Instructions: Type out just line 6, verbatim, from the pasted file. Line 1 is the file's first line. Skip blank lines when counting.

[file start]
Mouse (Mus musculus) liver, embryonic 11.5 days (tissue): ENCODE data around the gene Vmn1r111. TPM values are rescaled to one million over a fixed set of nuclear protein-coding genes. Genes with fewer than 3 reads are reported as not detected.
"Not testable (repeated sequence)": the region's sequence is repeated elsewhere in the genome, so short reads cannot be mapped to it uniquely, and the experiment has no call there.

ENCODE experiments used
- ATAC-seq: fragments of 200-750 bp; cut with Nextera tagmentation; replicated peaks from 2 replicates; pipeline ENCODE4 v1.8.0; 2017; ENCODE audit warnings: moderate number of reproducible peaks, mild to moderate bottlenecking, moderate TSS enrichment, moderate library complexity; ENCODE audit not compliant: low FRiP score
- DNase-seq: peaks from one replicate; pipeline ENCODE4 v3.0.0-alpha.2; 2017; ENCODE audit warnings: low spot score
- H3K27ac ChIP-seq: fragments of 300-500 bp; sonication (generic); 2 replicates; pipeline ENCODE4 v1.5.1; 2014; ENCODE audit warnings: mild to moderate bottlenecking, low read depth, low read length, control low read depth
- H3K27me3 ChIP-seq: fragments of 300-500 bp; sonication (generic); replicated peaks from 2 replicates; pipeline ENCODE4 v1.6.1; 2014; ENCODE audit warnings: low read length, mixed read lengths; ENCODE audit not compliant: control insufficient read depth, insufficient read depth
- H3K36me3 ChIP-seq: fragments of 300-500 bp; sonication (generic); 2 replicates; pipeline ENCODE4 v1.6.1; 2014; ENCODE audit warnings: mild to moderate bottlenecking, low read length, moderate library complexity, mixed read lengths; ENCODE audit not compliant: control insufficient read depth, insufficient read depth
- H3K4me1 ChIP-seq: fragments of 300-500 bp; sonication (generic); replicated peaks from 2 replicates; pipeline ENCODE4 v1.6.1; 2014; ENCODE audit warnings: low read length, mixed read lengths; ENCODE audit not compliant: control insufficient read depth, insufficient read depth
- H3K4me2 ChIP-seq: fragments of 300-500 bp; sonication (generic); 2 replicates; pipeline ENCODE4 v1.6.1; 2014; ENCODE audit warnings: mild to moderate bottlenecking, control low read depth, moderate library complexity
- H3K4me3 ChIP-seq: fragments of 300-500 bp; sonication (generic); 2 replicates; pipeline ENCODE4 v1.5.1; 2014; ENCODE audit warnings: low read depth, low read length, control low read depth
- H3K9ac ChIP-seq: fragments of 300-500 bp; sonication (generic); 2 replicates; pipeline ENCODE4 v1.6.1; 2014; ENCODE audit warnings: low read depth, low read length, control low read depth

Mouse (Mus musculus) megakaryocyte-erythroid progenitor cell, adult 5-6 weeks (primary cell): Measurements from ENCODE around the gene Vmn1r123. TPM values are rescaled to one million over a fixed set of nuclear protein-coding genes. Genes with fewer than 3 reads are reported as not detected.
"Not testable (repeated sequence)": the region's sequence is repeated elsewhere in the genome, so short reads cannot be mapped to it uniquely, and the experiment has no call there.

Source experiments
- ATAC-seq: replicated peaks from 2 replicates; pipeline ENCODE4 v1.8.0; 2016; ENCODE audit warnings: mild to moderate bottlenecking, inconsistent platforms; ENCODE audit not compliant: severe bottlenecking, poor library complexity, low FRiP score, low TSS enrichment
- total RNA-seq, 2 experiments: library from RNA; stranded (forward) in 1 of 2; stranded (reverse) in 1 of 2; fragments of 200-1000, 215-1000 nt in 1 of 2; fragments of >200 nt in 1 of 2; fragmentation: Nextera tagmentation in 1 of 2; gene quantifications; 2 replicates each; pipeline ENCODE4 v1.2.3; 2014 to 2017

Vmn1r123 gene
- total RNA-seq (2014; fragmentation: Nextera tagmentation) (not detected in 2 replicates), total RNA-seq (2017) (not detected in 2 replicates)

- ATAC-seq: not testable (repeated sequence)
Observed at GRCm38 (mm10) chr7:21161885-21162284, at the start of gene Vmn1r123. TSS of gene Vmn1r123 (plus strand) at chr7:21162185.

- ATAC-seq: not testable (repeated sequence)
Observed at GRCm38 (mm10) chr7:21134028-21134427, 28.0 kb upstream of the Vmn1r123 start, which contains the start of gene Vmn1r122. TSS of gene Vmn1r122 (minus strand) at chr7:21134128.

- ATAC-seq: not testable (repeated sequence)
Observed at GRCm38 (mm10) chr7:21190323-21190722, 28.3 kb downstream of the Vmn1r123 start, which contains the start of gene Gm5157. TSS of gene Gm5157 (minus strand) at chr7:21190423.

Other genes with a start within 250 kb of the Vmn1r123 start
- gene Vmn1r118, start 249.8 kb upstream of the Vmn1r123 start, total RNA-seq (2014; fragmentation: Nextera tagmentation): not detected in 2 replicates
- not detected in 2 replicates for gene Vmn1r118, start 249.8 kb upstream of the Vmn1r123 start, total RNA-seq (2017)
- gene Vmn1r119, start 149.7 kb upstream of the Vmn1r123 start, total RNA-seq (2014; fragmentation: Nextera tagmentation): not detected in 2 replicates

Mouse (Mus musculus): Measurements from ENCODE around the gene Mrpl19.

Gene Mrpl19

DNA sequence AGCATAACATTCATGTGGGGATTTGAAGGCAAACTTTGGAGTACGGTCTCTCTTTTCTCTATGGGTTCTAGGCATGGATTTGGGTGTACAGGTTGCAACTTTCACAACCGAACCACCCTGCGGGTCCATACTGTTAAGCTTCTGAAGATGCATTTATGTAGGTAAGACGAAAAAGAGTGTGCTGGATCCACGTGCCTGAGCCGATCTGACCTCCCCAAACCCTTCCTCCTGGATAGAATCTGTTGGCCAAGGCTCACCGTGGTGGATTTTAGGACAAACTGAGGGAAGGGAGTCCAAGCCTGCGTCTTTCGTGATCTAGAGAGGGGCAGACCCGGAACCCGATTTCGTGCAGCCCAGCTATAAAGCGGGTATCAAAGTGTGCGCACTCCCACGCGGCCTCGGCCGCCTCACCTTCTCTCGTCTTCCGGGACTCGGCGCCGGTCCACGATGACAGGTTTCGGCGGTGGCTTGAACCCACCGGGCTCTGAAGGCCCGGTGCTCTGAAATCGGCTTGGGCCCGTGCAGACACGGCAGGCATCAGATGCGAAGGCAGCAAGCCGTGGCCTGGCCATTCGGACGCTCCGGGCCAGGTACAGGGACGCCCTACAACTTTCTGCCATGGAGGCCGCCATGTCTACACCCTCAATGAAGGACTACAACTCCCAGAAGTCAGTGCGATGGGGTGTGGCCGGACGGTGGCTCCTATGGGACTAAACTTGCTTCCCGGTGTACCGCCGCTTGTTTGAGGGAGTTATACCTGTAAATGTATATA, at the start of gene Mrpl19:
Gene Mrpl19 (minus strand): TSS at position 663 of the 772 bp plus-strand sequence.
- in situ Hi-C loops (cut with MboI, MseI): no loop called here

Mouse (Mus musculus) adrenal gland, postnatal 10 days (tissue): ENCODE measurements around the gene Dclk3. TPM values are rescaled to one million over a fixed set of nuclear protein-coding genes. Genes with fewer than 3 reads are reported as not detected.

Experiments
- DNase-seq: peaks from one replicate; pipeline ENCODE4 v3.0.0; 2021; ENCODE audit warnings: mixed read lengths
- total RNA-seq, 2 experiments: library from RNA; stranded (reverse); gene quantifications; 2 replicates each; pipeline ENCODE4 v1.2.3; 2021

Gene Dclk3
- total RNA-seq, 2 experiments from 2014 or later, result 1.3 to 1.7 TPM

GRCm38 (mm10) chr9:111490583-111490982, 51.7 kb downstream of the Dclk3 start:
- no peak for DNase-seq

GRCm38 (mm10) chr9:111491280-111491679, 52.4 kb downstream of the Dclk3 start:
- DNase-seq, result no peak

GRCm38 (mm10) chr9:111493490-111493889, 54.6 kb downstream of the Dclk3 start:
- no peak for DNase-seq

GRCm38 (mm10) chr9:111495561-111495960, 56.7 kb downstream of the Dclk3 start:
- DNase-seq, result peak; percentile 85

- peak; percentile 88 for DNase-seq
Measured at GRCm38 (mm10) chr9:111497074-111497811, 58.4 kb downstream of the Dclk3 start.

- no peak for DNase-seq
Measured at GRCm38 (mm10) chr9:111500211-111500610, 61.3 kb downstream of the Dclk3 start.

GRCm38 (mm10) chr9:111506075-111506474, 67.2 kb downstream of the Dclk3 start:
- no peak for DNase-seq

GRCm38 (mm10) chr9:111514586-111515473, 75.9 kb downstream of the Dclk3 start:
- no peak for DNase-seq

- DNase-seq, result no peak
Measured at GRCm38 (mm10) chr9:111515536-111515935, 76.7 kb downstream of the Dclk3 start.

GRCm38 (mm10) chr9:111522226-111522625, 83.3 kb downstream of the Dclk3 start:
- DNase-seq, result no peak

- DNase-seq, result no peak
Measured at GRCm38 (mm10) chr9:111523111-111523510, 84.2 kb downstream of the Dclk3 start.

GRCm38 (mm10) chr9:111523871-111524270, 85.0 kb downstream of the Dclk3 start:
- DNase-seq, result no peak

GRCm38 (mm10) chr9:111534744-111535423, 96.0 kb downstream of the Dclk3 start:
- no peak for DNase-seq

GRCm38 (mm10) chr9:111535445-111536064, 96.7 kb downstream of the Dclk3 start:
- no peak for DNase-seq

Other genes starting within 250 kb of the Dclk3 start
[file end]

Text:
- H3K27ac ChIP-seq: fragments of 300-500 bp; sonication (generic); 2 replicates; pipeline ENCODE4 v1.5.1; 2014; ENCODE audit warnings: mild to moderate bottlenecking, low read depth, low read length, control low read depth